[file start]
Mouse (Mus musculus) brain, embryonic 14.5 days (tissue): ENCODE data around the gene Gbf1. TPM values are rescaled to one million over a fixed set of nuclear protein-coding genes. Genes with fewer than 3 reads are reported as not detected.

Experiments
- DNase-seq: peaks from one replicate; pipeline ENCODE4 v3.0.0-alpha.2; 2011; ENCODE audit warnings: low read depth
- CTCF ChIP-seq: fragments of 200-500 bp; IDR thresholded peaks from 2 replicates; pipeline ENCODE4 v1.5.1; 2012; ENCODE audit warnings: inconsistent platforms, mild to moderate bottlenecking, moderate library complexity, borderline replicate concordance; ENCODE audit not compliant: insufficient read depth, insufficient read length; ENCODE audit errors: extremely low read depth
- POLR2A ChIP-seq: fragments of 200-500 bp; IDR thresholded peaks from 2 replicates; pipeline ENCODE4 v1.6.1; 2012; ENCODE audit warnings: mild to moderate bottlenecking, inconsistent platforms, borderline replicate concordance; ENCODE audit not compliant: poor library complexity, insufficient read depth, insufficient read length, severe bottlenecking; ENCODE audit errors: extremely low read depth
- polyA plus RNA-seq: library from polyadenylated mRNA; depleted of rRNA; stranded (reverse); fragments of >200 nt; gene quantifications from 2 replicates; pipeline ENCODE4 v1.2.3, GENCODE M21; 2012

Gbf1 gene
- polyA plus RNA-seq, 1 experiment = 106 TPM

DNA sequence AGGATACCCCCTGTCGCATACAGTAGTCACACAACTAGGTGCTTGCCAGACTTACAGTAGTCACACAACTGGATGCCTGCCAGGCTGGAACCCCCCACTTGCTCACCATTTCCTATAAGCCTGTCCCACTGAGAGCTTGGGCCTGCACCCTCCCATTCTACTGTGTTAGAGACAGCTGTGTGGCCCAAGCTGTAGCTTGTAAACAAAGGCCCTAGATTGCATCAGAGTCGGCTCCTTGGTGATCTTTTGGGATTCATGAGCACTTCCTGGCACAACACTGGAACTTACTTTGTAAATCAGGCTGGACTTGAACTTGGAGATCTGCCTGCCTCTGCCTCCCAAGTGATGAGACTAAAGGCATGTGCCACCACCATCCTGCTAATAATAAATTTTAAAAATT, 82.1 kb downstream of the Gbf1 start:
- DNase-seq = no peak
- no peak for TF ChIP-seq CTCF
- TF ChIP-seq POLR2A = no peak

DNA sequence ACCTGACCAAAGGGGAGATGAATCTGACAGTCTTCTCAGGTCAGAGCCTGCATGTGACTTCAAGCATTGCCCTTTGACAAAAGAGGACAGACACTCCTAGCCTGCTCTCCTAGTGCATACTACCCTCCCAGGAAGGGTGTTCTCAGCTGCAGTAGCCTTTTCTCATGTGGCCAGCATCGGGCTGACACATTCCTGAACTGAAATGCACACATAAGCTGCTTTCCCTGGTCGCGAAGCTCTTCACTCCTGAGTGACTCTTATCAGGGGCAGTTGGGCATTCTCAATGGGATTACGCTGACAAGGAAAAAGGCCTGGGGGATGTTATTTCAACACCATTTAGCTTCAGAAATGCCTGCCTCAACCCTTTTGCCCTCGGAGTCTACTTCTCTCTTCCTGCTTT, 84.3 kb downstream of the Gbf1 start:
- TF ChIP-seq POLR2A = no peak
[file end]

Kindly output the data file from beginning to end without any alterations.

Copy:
Mouse (Mus musculus) brain, embryonic 14.5 days (tissue): ENCODE data around the gene Gbf1. TPM values are rescaled to one million over a fixed set of nuclear protein-coding genes. Genes with fewer than 3 reads are reported as not detected.

Experiments
- DNase-seq: peaks from one replicate; pipeline ENCODE4 v3.0.0-alpha.2; 2011; ENCODE audit warnings: low read depth
- CTCF ChIP-seq: fragments of 200-500 bp; IDR thresholded peaks from 2 replicates; pipeline ENCODE4 v1.5.1; 2012; ENCODE audit warnings: inconsistent platforms, mild to moderate bottlenecking, moderate library complexity, borderline replicate concordance; ENCODE audit not compliant: insufficient read depth, insufficient read length; ENCODE audit errors: extremely low read depth
- POLR2A ChIP-seq: fragments of 200-500 bp; IDR thresholded peaks from 2 replicates; pipeline ENCODE4 v1.6.1; 2012; ENCODE audit warnings: mild to moderate bottlenecking, inconsistent platforms, borderline replicate concordance; ENCODE audit not compliant: poor library complexity, insufficient read depth, insufficient read length, severe bottlenecking; ENCODE audit errors: extremely low read depth
- polyA plus RNA-seq: library from polyadenylated mRNA; depleted of rRNA; stranded (reverse); fragments of >200 nt; gene quantifications from 2 replicates; pipeline ENCODE4 v1.2.3, GENCODE M21; 2012

Gbf1 gene
- polyA plus RNA-seq, 1 experiment = 106 TPM

DNA sequence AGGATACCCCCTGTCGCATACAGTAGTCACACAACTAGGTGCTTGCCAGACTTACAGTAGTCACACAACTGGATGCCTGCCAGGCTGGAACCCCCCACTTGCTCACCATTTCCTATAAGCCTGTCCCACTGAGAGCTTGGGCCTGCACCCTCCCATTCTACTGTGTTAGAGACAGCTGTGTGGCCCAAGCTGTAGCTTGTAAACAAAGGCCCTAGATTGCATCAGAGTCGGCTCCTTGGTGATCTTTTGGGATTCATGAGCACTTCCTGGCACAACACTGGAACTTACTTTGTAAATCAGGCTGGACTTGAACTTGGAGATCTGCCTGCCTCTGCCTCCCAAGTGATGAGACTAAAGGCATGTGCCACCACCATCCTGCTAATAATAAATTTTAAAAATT, 82.1 kb downstream of the Gbf1 start:
- DNase-seq = no peak
- no peak for TF ChIP-seq CTCF
- TF ChIP-seq POLR2A = no peak

DNA sequence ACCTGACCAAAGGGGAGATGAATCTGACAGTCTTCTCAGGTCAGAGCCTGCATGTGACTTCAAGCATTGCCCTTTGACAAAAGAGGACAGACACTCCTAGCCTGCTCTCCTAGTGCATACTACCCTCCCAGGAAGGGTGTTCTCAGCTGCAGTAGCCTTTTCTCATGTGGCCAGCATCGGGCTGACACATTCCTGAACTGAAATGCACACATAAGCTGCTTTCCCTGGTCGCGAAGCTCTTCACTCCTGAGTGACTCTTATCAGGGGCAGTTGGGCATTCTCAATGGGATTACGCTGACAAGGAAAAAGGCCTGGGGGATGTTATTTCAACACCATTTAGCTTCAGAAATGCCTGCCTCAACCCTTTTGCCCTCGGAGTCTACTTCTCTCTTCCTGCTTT, 84.3 kb downstream of the Gbf1 start:
- TF ChIP-seq POLR2A = no peak